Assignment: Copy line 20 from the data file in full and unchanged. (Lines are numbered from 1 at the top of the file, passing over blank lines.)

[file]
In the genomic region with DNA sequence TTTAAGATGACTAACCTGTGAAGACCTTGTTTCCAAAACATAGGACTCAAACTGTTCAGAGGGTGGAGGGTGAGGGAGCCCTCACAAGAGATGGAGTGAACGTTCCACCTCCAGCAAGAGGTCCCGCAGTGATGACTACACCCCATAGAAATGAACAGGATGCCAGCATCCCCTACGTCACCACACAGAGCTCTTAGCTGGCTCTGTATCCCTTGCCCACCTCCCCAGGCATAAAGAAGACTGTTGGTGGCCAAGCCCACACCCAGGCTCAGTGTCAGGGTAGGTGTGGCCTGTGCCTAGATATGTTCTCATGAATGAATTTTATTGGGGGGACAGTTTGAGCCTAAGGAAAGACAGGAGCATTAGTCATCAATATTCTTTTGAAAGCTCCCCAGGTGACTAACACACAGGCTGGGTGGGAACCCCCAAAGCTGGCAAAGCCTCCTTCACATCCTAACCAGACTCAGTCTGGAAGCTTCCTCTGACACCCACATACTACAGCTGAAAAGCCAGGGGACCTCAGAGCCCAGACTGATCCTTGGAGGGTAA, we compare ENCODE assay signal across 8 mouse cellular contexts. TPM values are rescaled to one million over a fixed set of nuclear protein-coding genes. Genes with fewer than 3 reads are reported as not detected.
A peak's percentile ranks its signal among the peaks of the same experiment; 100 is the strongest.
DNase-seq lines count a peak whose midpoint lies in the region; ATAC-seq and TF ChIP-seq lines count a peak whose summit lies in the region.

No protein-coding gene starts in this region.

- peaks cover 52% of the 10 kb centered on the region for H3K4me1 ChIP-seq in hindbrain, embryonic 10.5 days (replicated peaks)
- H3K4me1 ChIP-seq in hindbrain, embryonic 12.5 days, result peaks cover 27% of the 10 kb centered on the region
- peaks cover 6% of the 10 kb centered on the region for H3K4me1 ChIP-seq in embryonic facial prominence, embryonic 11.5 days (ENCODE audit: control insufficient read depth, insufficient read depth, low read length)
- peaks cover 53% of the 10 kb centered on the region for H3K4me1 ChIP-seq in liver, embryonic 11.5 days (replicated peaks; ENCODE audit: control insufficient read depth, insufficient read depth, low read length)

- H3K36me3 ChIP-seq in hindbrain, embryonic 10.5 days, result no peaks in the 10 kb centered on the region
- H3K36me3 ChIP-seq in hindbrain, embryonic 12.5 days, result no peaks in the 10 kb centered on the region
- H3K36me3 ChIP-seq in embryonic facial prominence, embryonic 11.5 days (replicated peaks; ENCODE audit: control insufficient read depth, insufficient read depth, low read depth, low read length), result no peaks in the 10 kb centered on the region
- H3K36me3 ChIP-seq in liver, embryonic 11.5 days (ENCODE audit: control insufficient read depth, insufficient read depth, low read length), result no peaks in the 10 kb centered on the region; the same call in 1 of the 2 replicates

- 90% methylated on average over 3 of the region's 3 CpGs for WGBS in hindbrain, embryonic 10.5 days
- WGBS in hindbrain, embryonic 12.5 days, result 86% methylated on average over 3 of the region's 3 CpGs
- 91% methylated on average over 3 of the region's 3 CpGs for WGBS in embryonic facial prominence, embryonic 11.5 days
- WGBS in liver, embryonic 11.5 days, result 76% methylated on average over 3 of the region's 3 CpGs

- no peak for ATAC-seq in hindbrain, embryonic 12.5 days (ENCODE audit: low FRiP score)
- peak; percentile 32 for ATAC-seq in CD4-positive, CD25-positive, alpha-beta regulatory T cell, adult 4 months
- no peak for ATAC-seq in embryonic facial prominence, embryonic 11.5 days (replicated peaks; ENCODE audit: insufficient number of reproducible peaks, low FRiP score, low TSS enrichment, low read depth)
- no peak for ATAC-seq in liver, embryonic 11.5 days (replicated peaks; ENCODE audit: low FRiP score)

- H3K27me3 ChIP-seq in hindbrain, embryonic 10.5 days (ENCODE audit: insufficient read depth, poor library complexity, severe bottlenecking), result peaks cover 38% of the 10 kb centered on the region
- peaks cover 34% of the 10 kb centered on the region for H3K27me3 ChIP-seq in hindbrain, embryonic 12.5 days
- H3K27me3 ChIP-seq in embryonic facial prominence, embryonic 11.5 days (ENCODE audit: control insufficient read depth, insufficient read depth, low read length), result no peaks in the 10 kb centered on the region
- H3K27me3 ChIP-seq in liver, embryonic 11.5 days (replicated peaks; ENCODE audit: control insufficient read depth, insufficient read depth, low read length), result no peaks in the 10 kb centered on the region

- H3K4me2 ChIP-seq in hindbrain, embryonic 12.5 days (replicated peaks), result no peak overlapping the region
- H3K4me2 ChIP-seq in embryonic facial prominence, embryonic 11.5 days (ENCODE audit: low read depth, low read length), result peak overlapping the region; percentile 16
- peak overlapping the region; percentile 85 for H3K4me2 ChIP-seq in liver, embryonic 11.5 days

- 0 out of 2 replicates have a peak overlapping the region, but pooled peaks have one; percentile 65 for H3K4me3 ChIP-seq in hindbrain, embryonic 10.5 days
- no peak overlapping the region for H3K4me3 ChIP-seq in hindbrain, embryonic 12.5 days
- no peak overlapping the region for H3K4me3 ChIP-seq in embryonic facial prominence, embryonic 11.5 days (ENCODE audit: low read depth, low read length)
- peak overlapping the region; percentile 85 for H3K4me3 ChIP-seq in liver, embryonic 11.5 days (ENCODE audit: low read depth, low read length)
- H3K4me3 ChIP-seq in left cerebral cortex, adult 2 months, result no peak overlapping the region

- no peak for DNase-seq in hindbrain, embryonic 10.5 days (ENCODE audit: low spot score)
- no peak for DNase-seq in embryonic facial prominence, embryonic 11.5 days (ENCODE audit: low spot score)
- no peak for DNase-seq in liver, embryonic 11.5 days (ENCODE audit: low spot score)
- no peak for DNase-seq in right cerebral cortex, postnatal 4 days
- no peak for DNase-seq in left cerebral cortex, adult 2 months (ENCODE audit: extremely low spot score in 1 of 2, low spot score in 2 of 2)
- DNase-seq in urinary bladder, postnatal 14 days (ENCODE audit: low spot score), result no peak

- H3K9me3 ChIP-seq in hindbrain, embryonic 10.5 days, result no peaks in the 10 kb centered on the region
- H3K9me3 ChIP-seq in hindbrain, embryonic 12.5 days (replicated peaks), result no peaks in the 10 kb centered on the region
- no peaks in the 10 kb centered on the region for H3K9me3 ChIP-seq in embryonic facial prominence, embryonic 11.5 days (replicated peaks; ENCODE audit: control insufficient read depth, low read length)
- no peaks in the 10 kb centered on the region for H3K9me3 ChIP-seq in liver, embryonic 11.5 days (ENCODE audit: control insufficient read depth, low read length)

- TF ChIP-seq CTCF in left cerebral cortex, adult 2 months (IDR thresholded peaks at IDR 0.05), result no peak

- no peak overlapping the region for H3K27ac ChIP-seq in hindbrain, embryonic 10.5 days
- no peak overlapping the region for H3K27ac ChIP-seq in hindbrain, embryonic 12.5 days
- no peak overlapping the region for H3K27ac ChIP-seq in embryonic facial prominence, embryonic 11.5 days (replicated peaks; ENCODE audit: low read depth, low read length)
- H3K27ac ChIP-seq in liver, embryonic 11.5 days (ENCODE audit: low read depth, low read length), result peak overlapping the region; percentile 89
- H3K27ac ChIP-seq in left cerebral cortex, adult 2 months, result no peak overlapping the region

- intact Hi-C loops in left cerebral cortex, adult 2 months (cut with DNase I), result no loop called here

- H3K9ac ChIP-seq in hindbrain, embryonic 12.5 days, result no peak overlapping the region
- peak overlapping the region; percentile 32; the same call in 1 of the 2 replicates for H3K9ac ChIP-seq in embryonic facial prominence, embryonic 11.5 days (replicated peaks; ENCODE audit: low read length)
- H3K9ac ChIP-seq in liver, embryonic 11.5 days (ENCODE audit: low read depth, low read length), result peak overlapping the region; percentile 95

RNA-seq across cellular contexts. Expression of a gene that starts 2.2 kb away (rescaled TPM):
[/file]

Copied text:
- no peak for ATAC-seq in liver, embryonic 11.5 days (replicated peaks; ENCODE audit: low FRiP score)